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Endangered Bahamas bird may be lost from island following hurricane

Endangered Bahamas bird may be lost from island following hurricane
Bahama Warbler. Credit: David Pereira

The endangered Bahama Warbler may be surviving on just one island following Hurricane Dorian's devastation in 2019, according to researchers at the University of East Anglia.

A new study published in Bird Conservation International shows the bird's distribution and ecology on Grand Bahama before the struck. But the team says that the warbler may now only survive on neighboring Abaco island, after hurricane Dorian destroyed the bird's forest on Grand Bahama.

The research comes from the same team that found what is thought to have been the last living Bahama Nuthatch, previously thought to have been extinct.

The fieldwork was conducted by two students on UEA's Masters in Applied Ecology and Conservation, David Pereira and Matthew Gardner, who spent three months surveying the island for the Bahama Warbler and Bahama Nuthatch.

Their supervisor Prof Diana Bell, from UEA's School of Biological Sciences, said, "Although more than half the endemic birds of the Bahamas are judged in danger of global extinction, there has been little international engagement to help remedy the situation."

The Bahama Warbler is a little gray and yellow bird with a long bill and is only found on the islands of Grand Bahama and Abaco in the Bahamas.

But it is now classed as an —largely because its pine forest habitat has been seriously affected by , human-induced fires, fly-tipping, logging and increased strength and frequency of hurricanes.

Endangered Bahamas bird may be lost from island following hurricane
The endangered Bahama Warbler, which may be surviving on just one island following Hurricane Dorian’s devastation in 2019. Credit: David Pereira

The team wanted to assess the birds' conservation status and determine its habitat requirements after a Category 4 Hurricane (Matthew) hit the island in 2016. They also wanted to find out more about its habitat preferences for conservation purposes.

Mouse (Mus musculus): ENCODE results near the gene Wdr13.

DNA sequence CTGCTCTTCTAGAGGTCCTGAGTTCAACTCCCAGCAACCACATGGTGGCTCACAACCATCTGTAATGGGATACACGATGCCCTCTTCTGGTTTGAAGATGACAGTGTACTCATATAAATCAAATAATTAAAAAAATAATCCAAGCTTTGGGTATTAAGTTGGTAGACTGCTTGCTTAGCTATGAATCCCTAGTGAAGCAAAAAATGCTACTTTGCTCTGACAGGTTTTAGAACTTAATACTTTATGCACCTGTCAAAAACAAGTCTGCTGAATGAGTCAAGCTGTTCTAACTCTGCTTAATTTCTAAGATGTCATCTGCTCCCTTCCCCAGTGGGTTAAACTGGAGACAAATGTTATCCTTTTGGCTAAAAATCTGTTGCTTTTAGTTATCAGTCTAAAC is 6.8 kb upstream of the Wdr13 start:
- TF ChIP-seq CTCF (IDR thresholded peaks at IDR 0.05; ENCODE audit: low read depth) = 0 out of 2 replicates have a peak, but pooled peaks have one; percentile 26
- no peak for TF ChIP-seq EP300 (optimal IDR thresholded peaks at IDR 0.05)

Pereira and Gardner searched for the little bird across 464 pine forest locations in Grand Bahama. They played recorded songs to attract the birds and also surveyed the habitat at each location, paying close attention to habitat damaged by hurricanes and fires.

They found a total of 327 warblers present in 209 of the 464 points surveyed. A total of 71 percent of their sightings were in forests in the center of the island, and 29 percent were in the East.

Pereira said, "We found that the warblers were more likely to be present in sites with fewer needleless mature trees and some burnt vegetation. They seem to prefer living among taller, more mature thatch palms. This is likely because these trees are capable of surviving forest fires and are also home to insects that warblers feed on.

Endangered Bahamas bird may be lost from island following hurricane
The endangered Bahama Warbler, which may be surviving on just one island following Hurricane Dorian’s devastation in 2019. Credit: David Pereira

"They also found that the species are quite adaptable, particularly when it comes to areas that have been affected by fire. This is probably because they can forage on and use their bills to get under burnt peeling bark."

Their co-supervisor Prof. Nigel Collar, from BirdLife International, said, "We assume that Hurricane Matthew, which struck Grand Bahama only 18 months before our 2018 survey began, killed a significant proportion of the Bahama Warblers on the island. And it is possible that our findings on the bird's preferences largely reflect the habitat that provided the best shelter."

Fifteen months after the fieldwork ended, Hurricane Dorian devastated Grand Bahama with winds of 295 km per hour for over 24 hours, creating such human misery and economic damage that three years later the situation of the island's wildlife remains unclear.

Endangered Bahamas bird may be lost from island following hurricane
Searching for the endangered Bahama Warbler. Credit: Matthew Gardner

Gardner said, "It is possible that Grand Bahama's entire population of Bahama Warblers was wiped out, but we know that the only other population of the species, on Abaco, has survived in the south of the island, where much of the forest remained standing."

"We hope that our ecological insights will help conservation management on Abaco, but both islands now need to be surveyed," added Prof. Bell.

This project was led by the University of East Anglia and BirdLife International in collaboration with the University of Chester.

More information: David J. Pereira et al, Distribution and habitat requirements of the Bahama Warbler Setophaga flavescens on Grand Bahama in 2018, Bird Conservation International (2023). DOI: 10.1017/S095927092200048X

Citation: Endangered Bahamas bird may be lost from island following hurricane (2023, February 8) retrieved 27 February 2024 from https://phys.org/news/2023-02-endangered-bahamas-bird-lost-island.html
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